• poner (to put) –> pon, no pongas
    • ser (to be) –> sé, no seas
    • tener (to have) –> ten, no tengas

2nd Person Plural [Vosotros (Informal)] Commands Like the tú commands, the vosotros form is used when giving a command to multiple people that you are friendly with, or who are close to your age or younger.

  • Affirmative This command form is unusual but easy to conjugate and remember. Simply remove the -r at the end of the infinitive, and add the letter -d.
    • -ar, -er, and -ir verbs: This rule applies to all verbs when using them as commands in the 2nd person plural form.
    • Examples: Hablad {hablar} más fuerte. (Speak louder.); ¡Corred {correr} al doctor! (Run to the doctor!); Asistid {asistir} a las clases. (Go to your classes.)
  • Negative The vosotros subjunctive form of the verb is used for negative 2nd person plural commands.
    • -ar verbs: The ending -éis is added to the root. Example: No dejéis {dejar} el perro. (Don’t leave your dog.)
    • -er and -ir verbs: The ending -áis is added to the root. Examples: No sorprendáis {sorprender} a la abuela. (Don’t scare your grandmother.); No confundáis {confundir} a los niños. (Don’t scare the children.)
  • Irregular Vosostros Commands There are only three verbs that have irregular negative command forms in the 2nd person plural:
    • ir (to go) –> no vayáis
    • saber (to know) –> no sepáis
    • ser (to be) –> no seáis

If all of this command business is too involved for you, and you want to learn to speak Spanish today, this course on quick Spanish will have you speaking in no time.

3rd Person Singular and Plural [Usted/Ustedes (Formal)] Commands

These commands are used when speaking with people in a position of power or respect, such as a teacher, parent, priest, etc., or anyone that is older than you. We will cover both the singular and plural forms in one section, as they are very similar to each other, and are easy to remember.

  •  Singular Affirmative: For this command, use the 3rd person singular form (él/ella/ud.) of the subjunctive.
    • -ar verbs: -e is added to the root. Example: hablar –> hable
    • -er and -ir verbs: -a is added to the root. Examples: tener –> tenga; vivir –> viva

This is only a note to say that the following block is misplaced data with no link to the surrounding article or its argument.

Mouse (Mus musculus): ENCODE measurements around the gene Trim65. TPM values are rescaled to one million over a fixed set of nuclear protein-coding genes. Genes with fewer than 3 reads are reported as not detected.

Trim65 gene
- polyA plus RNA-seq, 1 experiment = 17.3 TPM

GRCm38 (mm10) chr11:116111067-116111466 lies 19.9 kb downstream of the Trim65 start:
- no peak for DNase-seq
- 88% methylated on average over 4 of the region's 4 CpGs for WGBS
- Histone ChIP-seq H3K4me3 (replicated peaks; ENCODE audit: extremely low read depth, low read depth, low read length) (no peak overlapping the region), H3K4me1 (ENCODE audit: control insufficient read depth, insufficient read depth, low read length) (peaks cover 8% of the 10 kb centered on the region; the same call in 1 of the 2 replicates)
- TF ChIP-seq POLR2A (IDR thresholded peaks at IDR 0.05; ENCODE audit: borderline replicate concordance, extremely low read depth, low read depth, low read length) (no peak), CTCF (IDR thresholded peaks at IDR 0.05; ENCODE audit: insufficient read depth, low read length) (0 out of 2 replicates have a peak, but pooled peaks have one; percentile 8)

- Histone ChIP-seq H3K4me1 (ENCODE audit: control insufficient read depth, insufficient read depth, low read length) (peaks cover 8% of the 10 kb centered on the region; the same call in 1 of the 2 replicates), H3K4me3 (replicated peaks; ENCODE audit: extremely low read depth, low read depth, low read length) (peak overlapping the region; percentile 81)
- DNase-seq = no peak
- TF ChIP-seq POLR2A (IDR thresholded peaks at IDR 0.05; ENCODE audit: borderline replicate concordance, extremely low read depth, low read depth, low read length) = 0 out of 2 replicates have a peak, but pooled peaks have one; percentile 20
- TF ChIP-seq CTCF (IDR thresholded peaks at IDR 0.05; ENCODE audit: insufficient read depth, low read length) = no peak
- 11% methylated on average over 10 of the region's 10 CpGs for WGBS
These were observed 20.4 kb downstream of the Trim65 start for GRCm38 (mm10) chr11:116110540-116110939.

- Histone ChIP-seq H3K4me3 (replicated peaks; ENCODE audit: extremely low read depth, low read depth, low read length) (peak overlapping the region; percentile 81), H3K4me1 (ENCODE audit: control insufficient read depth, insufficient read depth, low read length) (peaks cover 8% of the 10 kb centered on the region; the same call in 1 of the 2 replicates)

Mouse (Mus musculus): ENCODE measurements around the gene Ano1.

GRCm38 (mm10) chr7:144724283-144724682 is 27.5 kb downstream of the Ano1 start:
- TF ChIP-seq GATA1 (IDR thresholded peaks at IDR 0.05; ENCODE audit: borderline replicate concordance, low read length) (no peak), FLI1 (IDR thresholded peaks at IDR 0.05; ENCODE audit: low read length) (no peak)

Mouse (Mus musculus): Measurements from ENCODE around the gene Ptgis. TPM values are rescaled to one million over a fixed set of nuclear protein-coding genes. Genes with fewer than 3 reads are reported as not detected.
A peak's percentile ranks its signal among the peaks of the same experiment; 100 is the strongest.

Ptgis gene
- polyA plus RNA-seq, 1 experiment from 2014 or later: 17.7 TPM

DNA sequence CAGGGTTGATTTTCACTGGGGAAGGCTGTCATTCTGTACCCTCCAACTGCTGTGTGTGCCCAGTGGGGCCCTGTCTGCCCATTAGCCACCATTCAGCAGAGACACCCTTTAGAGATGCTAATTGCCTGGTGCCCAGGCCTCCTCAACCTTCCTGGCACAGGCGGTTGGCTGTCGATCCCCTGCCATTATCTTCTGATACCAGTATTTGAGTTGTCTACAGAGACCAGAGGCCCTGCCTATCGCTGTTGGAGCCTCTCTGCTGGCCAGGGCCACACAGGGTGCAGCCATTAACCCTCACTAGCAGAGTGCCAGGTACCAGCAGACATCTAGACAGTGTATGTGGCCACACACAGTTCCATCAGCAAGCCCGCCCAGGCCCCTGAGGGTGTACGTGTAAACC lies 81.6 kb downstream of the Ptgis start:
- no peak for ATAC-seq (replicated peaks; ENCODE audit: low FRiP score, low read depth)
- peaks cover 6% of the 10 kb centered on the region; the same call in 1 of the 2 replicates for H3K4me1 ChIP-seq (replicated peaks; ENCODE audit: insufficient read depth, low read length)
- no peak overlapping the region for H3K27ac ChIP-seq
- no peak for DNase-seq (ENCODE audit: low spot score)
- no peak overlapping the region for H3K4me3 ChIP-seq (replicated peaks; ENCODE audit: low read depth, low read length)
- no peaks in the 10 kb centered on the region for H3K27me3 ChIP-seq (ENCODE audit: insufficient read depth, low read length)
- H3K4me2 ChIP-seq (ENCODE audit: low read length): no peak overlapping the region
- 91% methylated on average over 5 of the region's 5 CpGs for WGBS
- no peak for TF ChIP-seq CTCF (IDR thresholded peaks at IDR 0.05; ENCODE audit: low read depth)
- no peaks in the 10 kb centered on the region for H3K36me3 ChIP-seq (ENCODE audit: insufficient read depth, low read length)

• Plural Affirmative: The plural formal affirmative command is simply the 3rd person plural form (ellos/ellas/uds.) of the subjunctive form, OR simply add an -n to the singular form.
    • -ar verbs: -en is added to the root. Example: hablar –> hablen
    • -er and -ir verbs: -an is added to the root. Examples: tener –> tengan; vivir –> vivan
  • Singular Negative: This command is formed exactly the same way as the singular affirmative command, but simply add a “no” in front of it.
    • -ar verbs: no hable
    • -er and -ir verbs: no tenga; no viva
  • Plural Negative: This form follows the others: it’s the 3rd person plural form of the subjunctive, OR just add an -n to the singular, THEN add a “no” to make it negative.
    • -ar verbs: no hablen
    • -er and -ir verbs: no tengan; no vivan
  • Irregular 3rd Person Commands Below are some of the more widely used verbs that have irregular forms when used as formal commands:
    • ir –>(no)  vaya(n)
    • ser –> (no) sea(n)
    • saber –> (no) sepa(n)
    • dar –> (no) dé(n)
    • estar –> (no) esté(n)

If you found this command lesson too easy, this course on the Massey Method of Spanish is taught by a former NSA agent, and will whip you into shape.

The Spanish command forms may be a lot to take in all at once, but just like when speaking English, you’ll find you use them often – just make sure you’re paying attention and don’t use the tú form with someone’s grandmother. A little studying should get you proficient in these commands, and if you really want a challenge, this course on beginner to expert Spanish will cover this, and many other Spanish topics.